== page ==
Supporting The Public Sector of Fiji



Public spending on education was 4.1 per cent of GDP in 2011. There are ten years of compulsory education starting at the age of six. Primary school comprises six years and secondary seven. Some 91 per cent of pupils complete primary school (2008).

There are several private educational institutions located throughout the islands. There are two international schools; one is located in Suva and one in Nadi. Both schools are tuition based and offer the International Baccalaureate scheme as well as the ACT (Australian) curriculum. Other private institutions include the Yat Sen private school in Suva as well as grammar and Marist Brothers schools.

There are approximately 50 further education institutions, including four teacher-training colleges. The main campuses of the regional University of the South Pacific and the Fiji National University are located in Suva. The University of the South Pacific has further campuses in Fiji, at Labasa and Lautoka.

Vocational programmes administered by the Ministry of Education, Youth and Sports have enabled unemployed youths to acquire training and skills in various trades. Education remains critical for the development of the rural areas. Upgrading of rural schools and facilities is being supported with European Union funding.



Public spending on health was three per cent of GDP in 2010. The country is free of malaria. Infant mortality was 14 per 1,000 live births in 2011 (71 in 1960).

There is a comprehensive health care system providing universal health and dental services for nominal fees. Health care is delivered through its three divisional hospitals, 16 sub-divisional hospitals, three area hospitals, two specialist hospitals and approximately 200 smaller health care facilities. There is one privately run hospital in Suva.

Douglas Pharma is the only pharmaceutical manufacturer in the country, which runs a research and development facility in the city of Nadi. Otherwise, medicines have to be imported and sold via one of Fiji’s ten pharmaceutical wholesalers. Until the creation of the Fiji Intellectual Property Office in 2011, there was a lack of legislation designed to protect intellectual property rights in the country, the result of which has been a widespread disinclination for pharmaceutical firms to operate in the country.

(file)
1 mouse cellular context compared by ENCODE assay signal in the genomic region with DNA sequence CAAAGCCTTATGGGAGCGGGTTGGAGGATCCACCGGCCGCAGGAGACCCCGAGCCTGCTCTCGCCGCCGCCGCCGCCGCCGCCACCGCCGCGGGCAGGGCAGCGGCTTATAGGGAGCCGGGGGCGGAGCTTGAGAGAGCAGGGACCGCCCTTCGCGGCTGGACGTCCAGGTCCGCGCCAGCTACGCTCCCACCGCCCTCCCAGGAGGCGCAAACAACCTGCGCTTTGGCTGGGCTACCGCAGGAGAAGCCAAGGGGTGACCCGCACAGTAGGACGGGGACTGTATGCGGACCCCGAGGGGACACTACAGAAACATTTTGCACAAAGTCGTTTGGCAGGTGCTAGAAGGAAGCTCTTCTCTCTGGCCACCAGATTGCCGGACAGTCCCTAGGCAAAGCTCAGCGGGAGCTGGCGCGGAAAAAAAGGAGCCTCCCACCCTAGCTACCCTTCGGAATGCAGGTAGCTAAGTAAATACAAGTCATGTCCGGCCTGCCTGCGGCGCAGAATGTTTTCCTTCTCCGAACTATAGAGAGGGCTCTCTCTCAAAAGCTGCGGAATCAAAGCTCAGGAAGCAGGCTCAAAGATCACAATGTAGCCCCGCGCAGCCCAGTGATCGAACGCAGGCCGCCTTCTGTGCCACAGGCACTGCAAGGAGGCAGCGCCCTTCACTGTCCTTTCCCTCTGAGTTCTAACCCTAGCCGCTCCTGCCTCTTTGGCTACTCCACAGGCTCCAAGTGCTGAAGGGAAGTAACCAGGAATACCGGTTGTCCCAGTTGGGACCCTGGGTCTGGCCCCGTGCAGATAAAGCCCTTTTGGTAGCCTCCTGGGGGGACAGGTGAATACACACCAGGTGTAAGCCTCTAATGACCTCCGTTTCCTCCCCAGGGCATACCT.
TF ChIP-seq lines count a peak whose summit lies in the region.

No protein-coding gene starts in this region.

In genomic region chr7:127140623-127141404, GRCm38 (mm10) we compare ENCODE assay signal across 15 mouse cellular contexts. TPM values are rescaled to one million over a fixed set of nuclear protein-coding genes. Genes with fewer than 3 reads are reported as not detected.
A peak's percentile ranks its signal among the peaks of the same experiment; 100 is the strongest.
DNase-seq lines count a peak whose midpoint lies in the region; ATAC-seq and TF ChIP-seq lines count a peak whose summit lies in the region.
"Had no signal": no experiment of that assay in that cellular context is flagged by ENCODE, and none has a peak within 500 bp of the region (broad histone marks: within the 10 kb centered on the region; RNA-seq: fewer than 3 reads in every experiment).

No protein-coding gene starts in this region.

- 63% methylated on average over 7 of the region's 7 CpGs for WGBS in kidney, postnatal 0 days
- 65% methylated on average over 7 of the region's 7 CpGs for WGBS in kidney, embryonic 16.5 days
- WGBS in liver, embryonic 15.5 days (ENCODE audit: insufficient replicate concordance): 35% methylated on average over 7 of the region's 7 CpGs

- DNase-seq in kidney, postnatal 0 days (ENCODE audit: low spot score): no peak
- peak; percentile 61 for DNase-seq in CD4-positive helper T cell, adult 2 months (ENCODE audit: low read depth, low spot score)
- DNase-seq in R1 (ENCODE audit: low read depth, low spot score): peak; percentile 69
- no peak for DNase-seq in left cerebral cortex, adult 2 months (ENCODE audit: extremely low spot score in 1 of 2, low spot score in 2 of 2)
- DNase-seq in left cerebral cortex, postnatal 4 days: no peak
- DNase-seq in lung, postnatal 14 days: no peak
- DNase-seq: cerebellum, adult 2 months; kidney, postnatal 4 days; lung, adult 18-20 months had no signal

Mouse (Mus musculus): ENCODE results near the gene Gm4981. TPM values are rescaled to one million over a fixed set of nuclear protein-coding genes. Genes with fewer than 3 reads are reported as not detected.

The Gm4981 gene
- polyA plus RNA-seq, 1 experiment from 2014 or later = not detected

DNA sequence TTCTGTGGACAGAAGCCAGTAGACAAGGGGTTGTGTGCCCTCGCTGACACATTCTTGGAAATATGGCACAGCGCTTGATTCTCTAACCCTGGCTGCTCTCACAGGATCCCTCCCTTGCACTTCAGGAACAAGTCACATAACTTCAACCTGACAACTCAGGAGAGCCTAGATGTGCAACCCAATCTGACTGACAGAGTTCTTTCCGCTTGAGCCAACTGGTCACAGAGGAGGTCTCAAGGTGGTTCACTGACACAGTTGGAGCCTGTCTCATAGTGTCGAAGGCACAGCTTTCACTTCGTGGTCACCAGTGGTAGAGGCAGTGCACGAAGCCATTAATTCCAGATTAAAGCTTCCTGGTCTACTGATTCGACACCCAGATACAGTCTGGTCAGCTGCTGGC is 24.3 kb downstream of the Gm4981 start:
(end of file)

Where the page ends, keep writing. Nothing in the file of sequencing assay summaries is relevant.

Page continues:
There are 3,440 km of roads, 49 per cent of which are paved. The network is vulnerable to flooding and hurricane damage. A coastal road encircles Viti Levu, linked by smaller roads to the villages of the interior.


Ports: Fiji is positioned astride major shipping lanes across the Pacific and as a result is home to two busy international ports at Suva and Lautoka, along with smaller ports at Malau, Levuka, Wairiki and Rotuma. Suva’s port has five berths and provides stevedoring and terminal storage for up to one million 20-foot equivalent units of goods. As Fiji is comprised of around 300 small islands there are many smaller ports and docks for passenger ferries with services operating between the larger islands. Several private ferry companies exist, including Patterson Brothers Shipping Company.


Airports: The main international airport is in western Viti Levu, at Nadi, which handles an overwhelming majority of international passengers. A second international airport in Nausori, near Suva, is the hub for inter-island flights and receives some international services. The flagship carrier airline is Air Fiji, which is owned jointly  by the Fijian Government, the Australian flag-carrier Qantas and several small pacific shareholders. Most islands have airports or landing strips.